With 30 seconds left, the noise level, long past loud, also left roar in its wake. Jet engines just wish they could crescendo like this.
The NBA Finals are coming to Oklahoma City, and Chesapeake Energy Arena, which has busted its share of eardrums, thundered.
Down 2-0 in the series, down 18 points in the first quarter, down 15 points at halftime, the Thunder continued to write a remarkable story. The Thunder rallied to beat the San Antonio Spurs 107-99 Wednesday night to win the Western Conference Finals.
A city that seven years ago didn't even have a pipedream of being an NBA port now is on the league's grandest stage.
With streamers falling and the crowd still yelling, Thunder chairman Clay Bennett told the fans and a national television audience, “All I can think of is how this incredible group of young men has unified this city and this state.”
And even the Spurs took notice.
The Spurs' Gregg Popovich, with four championships one of the most successful coaches in NBA history, didn't lament missed opportunity. He lauded what the Thunder has done in four short seasons in OKC.
“Great, great stuff,” Popovich said. “As sad and disappointed as we are, you really have to think about it's almost like a Hollywood script for OKC in a sense.”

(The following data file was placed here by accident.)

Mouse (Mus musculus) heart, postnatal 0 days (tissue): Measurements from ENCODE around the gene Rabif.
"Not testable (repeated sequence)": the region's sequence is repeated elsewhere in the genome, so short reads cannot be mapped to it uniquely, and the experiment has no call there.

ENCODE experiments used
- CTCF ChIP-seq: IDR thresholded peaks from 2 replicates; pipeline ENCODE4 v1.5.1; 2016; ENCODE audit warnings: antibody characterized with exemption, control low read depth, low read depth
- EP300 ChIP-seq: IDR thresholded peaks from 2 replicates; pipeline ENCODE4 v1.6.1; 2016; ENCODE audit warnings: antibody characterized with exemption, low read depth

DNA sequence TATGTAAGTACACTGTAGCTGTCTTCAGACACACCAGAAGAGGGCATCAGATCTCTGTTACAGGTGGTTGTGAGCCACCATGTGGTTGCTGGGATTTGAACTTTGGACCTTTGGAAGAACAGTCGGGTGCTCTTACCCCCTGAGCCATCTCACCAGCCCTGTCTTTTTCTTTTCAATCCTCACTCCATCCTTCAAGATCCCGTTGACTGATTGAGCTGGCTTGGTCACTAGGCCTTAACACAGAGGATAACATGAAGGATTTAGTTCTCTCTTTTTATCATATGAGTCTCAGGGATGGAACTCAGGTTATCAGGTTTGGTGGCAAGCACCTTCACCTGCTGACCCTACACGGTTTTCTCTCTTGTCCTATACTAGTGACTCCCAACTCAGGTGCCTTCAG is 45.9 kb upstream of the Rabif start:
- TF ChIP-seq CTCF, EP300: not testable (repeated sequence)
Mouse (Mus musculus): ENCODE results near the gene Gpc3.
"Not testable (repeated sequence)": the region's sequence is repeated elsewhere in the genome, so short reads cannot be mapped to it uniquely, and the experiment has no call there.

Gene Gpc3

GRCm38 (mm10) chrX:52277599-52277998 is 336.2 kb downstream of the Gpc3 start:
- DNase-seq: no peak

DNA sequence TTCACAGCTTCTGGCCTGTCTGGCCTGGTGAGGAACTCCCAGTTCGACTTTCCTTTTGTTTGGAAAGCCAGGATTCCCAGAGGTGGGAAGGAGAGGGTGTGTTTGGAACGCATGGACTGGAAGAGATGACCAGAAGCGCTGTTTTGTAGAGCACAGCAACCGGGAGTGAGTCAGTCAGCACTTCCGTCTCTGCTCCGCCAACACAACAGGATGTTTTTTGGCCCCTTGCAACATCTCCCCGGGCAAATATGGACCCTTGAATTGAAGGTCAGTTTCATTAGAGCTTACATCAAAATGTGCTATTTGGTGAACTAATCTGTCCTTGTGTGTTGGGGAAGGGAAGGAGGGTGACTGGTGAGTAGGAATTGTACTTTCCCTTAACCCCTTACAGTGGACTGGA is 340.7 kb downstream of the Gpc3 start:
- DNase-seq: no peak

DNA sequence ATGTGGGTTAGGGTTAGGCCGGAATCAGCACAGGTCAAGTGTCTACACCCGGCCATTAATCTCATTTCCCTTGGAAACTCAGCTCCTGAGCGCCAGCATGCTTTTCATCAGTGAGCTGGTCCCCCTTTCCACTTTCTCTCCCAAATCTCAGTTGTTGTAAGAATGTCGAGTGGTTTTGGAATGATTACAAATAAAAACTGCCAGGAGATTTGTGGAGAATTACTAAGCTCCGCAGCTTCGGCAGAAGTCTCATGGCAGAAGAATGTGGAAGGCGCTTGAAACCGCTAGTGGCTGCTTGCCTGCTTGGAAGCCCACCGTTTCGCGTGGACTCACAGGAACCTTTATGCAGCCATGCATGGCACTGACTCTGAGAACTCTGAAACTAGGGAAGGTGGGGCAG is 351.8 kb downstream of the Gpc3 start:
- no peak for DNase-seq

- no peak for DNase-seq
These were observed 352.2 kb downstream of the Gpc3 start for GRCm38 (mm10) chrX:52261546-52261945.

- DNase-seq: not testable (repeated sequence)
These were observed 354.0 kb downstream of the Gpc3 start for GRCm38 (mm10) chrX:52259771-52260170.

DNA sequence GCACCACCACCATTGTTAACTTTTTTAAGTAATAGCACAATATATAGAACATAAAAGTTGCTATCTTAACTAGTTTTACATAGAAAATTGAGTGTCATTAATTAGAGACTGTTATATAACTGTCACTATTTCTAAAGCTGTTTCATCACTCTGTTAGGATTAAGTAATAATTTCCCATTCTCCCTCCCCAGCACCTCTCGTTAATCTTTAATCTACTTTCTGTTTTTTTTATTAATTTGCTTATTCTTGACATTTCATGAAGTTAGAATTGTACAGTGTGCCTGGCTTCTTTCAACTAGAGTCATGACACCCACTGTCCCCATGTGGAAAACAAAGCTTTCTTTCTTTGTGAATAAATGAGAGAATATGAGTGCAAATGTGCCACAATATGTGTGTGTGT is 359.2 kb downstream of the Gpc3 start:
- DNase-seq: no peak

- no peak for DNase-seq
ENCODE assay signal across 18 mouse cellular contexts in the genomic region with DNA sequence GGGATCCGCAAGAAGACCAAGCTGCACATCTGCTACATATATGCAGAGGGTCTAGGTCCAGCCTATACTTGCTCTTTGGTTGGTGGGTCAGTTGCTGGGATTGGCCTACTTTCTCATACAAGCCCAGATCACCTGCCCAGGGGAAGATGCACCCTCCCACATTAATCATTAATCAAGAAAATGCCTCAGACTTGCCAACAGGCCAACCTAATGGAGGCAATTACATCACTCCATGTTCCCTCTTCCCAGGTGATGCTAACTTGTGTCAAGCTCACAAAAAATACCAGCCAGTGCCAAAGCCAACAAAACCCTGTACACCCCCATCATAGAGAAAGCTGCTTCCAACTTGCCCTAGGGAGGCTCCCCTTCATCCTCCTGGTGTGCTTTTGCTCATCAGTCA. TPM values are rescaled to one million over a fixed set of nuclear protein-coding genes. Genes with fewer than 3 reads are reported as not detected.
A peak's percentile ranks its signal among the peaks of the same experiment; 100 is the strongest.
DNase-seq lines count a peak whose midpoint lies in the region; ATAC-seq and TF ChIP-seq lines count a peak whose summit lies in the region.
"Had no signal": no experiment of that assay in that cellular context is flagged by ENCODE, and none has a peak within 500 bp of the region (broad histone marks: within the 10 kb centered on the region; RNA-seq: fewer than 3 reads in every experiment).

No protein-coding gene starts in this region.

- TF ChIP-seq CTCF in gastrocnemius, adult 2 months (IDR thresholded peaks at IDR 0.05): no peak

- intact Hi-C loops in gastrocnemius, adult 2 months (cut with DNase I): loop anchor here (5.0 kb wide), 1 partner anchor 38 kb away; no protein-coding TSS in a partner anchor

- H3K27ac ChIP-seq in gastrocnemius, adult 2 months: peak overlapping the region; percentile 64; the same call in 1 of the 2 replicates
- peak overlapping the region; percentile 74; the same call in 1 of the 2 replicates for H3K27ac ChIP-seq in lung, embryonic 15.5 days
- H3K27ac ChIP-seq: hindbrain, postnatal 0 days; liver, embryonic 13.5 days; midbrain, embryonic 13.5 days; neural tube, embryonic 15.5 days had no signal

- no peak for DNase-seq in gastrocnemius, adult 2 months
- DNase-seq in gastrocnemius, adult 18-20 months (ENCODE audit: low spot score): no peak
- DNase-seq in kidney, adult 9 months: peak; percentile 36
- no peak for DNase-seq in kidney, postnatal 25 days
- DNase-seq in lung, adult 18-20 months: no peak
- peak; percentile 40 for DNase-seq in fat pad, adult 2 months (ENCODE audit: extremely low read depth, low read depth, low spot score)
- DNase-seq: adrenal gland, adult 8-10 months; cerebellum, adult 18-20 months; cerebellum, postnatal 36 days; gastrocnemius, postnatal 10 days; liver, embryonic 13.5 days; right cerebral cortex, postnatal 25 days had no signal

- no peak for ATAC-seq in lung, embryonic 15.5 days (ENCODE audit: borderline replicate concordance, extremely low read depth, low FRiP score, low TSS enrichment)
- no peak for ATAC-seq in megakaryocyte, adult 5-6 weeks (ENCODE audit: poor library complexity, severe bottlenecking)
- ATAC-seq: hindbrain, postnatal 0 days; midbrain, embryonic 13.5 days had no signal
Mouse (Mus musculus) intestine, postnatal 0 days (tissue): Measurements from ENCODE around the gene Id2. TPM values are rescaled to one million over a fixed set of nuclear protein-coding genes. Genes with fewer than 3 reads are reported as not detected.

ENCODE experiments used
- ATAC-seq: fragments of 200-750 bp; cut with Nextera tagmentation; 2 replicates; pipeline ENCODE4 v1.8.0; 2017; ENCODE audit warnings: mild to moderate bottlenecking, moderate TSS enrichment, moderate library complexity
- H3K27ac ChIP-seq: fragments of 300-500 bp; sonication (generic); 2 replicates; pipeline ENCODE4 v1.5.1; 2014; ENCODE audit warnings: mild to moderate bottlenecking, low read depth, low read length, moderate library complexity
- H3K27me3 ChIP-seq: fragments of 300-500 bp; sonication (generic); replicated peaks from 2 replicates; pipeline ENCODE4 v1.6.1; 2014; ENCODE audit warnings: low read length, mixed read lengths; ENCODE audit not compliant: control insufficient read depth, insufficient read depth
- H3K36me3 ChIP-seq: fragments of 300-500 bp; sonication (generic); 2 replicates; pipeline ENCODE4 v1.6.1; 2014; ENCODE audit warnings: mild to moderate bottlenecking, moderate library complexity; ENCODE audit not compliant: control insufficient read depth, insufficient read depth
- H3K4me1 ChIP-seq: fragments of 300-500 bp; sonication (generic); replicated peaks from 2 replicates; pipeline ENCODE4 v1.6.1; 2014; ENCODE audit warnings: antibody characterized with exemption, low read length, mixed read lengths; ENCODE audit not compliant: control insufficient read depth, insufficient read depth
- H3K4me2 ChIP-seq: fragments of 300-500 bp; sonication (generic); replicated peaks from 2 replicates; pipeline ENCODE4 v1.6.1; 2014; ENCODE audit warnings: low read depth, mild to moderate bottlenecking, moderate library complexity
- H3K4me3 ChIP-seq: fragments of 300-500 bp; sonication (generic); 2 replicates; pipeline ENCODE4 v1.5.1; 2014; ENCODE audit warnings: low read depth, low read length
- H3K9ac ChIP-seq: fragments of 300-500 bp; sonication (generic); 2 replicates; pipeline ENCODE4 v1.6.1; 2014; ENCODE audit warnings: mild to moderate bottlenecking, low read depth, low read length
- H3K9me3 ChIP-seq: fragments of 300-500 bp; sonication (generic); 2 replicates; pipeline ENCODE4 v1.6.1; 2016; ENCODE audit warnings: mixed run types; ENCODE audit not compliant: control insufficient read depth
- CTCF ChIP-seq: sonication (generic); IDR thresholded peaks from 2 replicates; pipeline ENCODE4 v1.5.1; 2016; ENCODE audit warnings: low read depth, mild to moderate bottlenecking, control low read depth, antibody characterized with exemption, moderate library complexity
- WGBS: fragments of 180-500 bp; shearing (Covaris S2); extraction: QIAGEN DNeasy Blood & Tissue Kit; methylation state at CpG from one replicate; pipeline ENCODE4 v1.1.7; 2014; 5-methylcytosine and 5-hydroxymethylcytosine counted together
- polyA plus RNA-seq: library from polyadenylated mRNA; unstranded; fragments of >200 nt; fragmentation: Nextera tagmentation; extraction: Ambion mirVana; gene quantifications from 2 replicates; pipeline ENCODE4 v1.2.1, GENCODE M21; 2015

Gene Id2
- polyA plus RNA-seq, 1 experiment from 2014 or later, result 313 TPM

The Thunder, which arrived from Seattle in July 2008 and got off to a 3-29 start that ensuing season, now not only will play in the NBA Finals, but will have homecourt advantage. The Thunder hosts the Boston Celtics or the Miami Heat in Game 1 Tuesday night.
Thunder coach Scott Brooks thanked ownership. “When we were 3-29, they still treated us like champions,” Brooks said.
General manager Sam Presti, who put together this team through draft picks and trades, said, “We've got a special group of people.” And he didn't mean just the people drawing a Thunder paycheck. “The fans in this arena represent an entire state.”
And the fans helped in this one.
The Thunder, which lost the first two games of the series, won three straight and returned to OKC with a chance to close out the Spurs.
But San Antonio made 14 of its first 20 shots and took a 34-16 lead. The Thunder was within 63-48 at halftime only because Kevin Durant muscled in a well-guarded 3-pointer just before the second-quarter buzzer.
Then came a third quarter that will be long remembered in OKC. The Thunder made 12 of its first 17 shots after halftime and caught the Spurs before quarter's end, fittingly on Durant's 3-pointer with 1:40 left in the period.
“Toughest game we've played since I've been here,” Durant said. “I'm glad we got this one for Oklahoma City.”